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July 20, 2009

The Ethics of Health Care Reform


Winston Churchill once famously commented, “Democracy is the worst form of government  except all those others that have been tried from time to time.

Something similar to Churchill’s quote might be said of health care systems: That a consumer driven health care system is the worst form, except for all the others that have been tried. 

There appears to be a widespread assumption, held both by liberals and many in the media, that a government-run health care system that provides universal coverage is the most ethical. Yet every health care system struggles with issues of access, cost containment, quality and patients’ rights—every system. And every one struggles with some of those issues more than others.

So what does it mean for a health care system to be considered ethical?  What principles should—“should” being a “normative,” or ethical, term—guide that system? And which of the available models comes closest to meeting the criteria?  

What Are the Alternative Models? 

Health care is paid for in a number of ways:

Paying out of pocket for all costs:
Paying out of pocket was the standard way to pay for health care services before health insurance—both private and government-run plans—emerged as the primary payer. In the U.S., health insurance had limited availability prior to World War II, but greatly escalated shortly afterward. However, there have been some recent innovations in the out-of-pocket model, namely allowing people to deposit a limited amount of money tax free into a special account that can only be used for health care expenditures. The country of Singapore, for example, incorporated a variation of the out-of-pocket model by introducing “Medisave Accounts” in 1984, personal tax-free accounts used solely for paying health care expenses. When Singaporeans needed care, they paid for it out of their accounts. Indeed, it wasn’t until the early 1990s that Singapore allowed its citizens to combine their Medisave Account with a very high-deductible health insurance policy for catastrophic costs. 

An insurance model:
Over the past 50 years, health insurance has become the primary way Americans pay for health care.  In the first half of that period, health insurance was simply an indemnity service. A patient could go to virtually any hospital, doctor or pharmacy, and the insurer would reimburse for a portion of those costs, after a deductible, with few or no questions asked. As any economist will tell you, such cost insulation leads to higher consumption—and therefore upward pressure on health insurance costs.That pressure drove employers to look for ways to control the cost increases. By the mid-1980s, traditional health insurance was evolving into a managed care model, where patients paid a co-pay more often than a true deductible. Managed care also introduced access restrictions as a way to control costs. But managed care didn’t change the underlying economic incentives for patients insulated from the cost of care. In fact, managed care only increased the tension because, over time, patients’ out-of-pocket costs have steadily declined.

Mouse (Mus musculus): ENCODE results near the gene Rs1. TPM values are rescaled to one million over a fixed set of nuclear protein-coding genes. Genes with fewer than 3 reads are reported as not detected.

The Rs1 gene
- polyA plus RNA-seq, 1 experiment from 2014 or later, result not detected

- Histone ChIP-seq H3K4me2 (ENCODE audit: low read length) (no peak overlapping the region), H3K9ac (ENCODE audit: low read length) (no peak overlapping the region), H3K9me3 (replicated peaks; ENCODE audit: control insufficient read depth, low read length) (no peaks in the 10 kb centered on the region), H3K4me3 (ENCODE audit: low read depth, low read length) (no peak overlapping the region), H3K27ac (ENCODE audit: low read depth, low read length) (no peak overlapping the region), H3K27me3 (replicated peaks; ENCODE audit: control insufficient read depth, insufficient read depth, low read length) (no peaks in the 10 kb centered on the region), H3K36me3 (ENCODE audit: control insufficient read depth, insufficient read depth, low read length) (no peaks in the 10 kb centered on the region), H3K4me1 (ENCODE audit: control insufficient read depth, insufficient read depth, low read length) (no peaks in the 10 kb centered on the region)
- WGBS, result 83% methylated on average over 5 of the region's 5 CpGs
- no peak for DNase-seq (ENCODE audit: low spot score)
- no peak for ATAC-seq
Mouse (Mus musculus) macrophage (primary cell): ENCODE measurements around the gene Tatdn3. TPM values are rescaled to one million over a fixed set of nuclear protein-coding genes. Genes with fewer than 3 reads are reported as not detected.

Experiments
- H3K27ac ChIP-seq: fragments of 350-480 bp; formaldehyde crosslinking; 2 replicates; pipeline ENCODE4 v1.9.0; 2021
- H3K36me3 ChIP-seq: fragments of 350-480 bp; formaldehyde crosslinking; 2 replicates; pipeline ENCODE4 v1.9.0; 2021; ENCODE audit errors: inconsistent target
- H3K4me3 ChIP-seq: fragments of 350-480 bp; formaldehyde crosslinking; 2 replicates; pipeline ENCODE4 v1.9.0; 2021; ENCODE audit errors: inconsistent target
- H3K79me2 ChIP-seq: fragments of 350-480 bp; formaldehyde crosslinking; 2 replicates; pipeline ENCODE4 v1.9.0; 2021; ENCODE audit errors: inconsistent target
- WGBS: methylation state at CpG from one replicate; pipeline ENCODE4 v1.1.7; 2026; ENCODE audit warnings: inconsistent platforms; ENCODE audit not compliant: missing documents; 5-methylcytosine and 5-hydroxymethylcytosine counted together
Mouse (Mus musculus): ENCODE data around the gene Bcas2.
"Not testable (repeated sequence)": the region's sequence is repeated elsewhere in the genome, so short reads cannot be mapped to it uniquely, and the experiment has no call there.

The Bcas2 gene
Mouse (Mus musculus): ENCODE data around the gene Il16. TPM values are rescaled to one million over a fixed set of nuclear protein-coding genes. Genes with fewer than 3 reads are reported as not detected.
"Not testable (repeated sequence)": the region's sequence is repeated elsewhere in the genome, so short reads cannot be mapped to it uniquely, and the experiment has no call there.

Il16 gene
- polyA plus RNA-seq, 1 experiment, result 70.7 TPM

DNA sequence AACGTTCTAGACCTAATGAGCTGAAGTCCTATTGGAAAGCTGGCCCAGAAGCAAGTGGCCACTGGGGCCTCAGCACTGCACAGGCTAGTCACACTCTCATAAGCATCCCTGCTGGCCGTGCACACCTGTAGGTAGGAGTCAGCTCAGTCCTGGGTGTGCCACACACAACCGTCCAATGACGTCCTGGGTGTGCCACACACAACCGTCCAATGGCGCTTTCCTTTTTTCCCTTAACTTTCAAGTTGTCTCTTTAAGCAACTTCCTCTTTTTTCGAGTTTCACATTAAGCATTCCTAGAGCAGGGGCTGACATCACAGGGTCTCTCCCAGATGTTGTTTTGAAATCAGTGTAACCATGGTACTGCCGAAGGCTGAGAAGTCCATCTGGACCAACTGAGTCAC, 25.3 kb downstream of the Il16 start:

A government-imposed, public-private model:
The rising cost of health insurance—which is a function of higher health care spending—exacerbates the problem of the uninsured. That, in turn, leads to politicians proposing a range of “solutions” to reduce the number of uninsured. But those solutions often rely on government restrictions and   regulations to make health insurance fit the politicians’ notion of the way a health insurance market should work. That approach was the driving force behind the 1993 Clinton health care reform plan that never passed, and the new Massachusetts reform plan that was implemented in 2006. The idea underlying this public-private model is a system where private sector coverage still plays a role—how important a role depends on who is proposing the plan and the restrictions imposed—but the government has a very heavy hand in developing coverage packages and overseeing, regulating and even financing the system, so much so that it can be hard to tell where the private sector stops and the government begins. This approach appears to be growing in popularity, especially among the Obama administration and the Democratic leadership in Congress, but it is also emerging at the state level, as politicians look for ways to reform health care in their respective states. 

A consumer driven model:
A consumer driven model tries to find a way to put the patient in charge of most or all of his health care decisions. It usually includes at least two components: health insurance for large expenses, while routine and preventive care is financed out of personal funds, including a tax-favored Health Savings Account (HSA), Health Reimbursement Arrangement (HRA) or a Flexible Spending Account (ideally, without the use-it-or-lose-it provision). The idea is to give patients more control over their money for many of the routine health care decisions, while ensuring they are protected from large, catastrophic claims.